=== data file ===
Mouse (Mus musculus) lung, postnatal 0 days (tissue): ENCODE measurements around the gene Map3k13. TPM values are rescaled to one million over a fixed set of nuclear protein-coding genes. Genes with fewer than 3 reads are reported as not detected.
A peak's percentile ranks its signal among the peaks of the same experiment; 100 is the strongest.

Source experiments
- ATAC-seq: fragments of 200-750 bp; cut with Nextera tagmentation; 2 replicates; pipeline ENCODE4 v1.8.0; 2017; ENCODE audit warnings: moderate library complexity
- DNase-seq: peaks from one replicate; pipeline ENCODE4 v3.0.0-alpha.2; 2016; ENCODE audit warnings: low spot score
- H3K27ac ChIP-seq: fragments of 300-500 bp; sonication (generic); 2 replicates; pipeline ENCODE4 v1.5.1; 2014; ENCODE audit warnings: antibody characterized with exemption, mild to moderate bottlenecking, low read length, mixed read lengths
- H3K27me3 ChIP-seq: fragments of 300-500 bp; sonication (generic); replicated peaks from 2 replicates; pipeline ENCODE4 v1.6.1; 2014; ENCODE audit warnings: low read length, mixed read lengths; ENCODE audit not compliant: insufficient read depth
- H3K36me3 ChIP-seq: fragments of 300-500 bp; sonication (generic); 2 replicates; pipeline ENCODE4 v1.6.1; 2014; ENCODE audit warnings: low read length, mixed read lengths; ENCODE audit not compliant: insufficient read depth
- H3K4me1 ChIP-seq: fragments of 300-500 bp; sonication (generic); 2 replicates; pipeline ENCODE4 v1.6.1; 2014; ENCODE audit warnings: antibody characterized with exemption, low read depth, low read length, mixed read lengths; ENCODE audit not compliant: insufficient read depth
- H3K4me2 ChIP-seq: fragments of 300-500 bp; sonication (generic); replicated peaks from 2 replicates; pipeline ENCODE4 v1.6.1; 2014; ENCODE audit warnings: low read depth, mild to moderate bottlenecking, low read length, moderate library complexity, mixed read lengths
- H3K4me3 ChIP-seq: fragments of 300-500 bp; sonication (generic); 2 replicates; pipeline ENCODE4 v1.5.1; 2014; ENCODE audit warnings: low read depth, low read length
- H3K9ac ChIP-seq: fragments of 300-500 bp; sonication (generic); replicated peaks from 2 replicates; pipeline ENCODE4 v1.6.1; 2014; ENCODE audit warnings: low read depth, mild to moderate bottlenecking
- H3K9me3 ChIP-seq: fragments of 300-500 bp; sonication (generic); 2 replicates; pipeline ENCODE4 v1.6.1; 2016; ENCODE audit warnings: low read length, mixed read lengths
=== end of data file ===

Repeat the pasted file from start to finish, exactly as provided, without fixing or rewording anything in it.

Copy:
Mouse (Mus musculus) lung, postnatal 0 days (tissue): ENCODE measurements around the gene Map3k13. TPM values are rescaled to one million over a fixed set of nuclear protein-coding genes. Genes with fewer than 3 reads are reported as not detected.
A peak's percentile ranks its signal among the peaks of the same experiment; 100 is the strongest.

Source experiments
- ATAC-seq: fragments of 200-750 bp; cut with Nextera tagmentation; 2 replicates; pipeline ENCODE4 v1.8.0; 2017; ENCODE audit warnings: moderate library complexity
- DNase-seq: peaks from one replicate; pipeline ENCODE4 v3.0.0-alpha.2; 2016; ENCODE audit warnings: low spot score
- H3K27ac ChIP-seq: fragments of 300-500 bp; sonication (generic); 2 replicates; pipeline ENCODE4 v1.5.1; 2014; ENCODE audit warnings: antibody characterized with exemption, mild to moderate bottlenecking, low read length, mixed read lengths
- H3K27me3 ChIP-seq: fragments of 300-500 bp; sonication (generic); replicated peaks from 2 replicates; pipeline ENCODE4 v1.6.1; 2014; ENCODE audit warnings: low read length, mixed read lengths; ENCODE audit not compliant: insufficient read depth
- H3K36me3 ChIP-seq: fragments of 300-500 bp; sonication (generic); 2 replicates; pipeline ENCODE4 v1.6.1; 2014; ENCODE audit warnings: low read length, mixed read lengths; ENCODE audit not compliant: insufficient read depth
- H3K4me1 ChIP-seq: fragments of 300-500 bp; sonication (generic); 2 replicates; pipeline ENCODE4 v1.6.1; 2014; ENCODE audit warnings: antibody characterized with exemption, low read depth, low read length, mixed read lengths; ENCODE audit not compliant: insufficient read depth
- H3K4me2 ChIP-seq: fragments of 300-500 bp; sonication (generic); replicated peaks from 2 replicates; pipeline ENCODE4 v1.6.1; 2014; ENCODE audit warnings: low read depth, mild to moderate bottlenecking, low read length, moderate library complexity, mixed read lengths
- H3K4me3 ChIP-seq: fragments of 300-500 bp; sonication (generic); 2 replicates; pipeline ENCODE4 v1.5.1; 2014; ENCODE audit warnings: low read depth, low read length
- H3K9ac ChIP-seq: fragments of 300-500 bp; sonication (generic); replicated peaks from 2 replicates; pipeline ENCODE4 v1.6.1; 2014; ENCODE audit warnings: low read depth, mild to moderate bottlenecking
- H3K9me3 ChIP-seq: fragments of 300-500 bp; sonication (generic); 2 replicates; pipeline ENCODE4 v1.6.1; 2016; ENCODE audit warnings: low read length, mixed read lengths